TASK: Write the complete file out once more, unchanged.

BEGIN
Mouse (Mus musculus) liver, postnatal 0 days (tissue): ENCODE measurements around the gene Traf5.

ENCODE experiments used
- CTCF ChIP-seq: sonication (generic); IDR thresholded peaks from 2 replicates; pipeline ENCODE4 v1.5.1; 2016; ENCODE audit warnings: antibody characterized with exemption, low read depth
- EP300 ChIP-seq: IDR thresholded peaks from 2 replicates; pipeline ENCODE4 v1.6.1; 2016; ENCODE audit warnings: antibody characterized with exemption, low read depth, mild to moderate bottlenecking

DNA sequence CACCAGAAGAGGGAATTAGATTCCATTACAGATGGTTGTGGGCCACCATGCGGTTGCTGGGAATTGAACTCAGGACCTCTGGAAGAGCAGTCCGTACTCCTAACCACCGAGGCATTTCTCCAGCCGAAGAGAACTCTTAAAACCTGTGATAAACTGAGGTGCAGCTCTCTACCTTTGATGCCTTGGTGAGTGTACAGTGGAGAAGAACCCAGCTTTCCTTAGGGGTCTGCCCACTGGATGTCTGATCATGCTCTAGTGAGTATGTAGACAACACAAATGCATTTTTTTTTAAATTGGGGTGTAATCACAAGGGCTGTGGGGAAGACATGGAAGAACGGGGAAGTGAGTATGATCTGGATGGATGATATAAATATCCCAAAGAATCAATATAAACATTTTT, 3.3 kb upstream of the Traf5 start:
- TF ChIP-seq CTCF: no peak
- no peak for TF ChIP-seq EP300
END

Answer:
Mouse (Mus musculus) liver, postnatal 0 days (tissue): ENCODE measurements around the gene Traf5.

ENCODE experiments used
- CTCF ChIP-seq: sonication (generic); IDR thresholded peaks from 2 replicates; pipeline ENCODE4 v1.5.1; 2016; ENCODE audit warnings: antibody characterized with exemption, low read depth
- EP300 ChIP-seq: IDR thresholded peaks from 2 replicates; pipeline ENCODE4 v1.6.1; 2016; ENCODE audit warnings: antibody characterized with exemption, low read depth, mild to moderate bottlenecking

DNA sequence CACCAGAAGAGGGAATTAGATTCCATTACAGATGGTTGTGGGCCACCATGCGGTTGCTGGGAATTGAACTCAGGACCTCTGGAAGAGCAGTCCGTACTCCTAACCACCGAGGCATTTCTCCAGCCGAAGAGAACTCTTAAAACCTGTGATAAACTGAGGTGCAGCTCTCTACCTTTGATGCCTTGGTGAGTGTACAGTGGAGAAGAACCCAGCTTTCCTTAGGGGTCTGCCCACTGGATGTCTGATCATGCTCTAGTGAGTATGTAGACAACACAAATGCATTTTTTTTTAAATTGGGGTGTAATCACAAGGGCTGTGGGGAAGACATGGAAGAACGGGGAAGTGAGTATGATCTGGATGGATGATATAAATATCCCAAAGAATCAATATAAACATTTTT, 3.3 kb upstream of the Traf5 start:
- TF ChIP-seq CTCF: no peak
- no peak for TF ChIP-seq EP300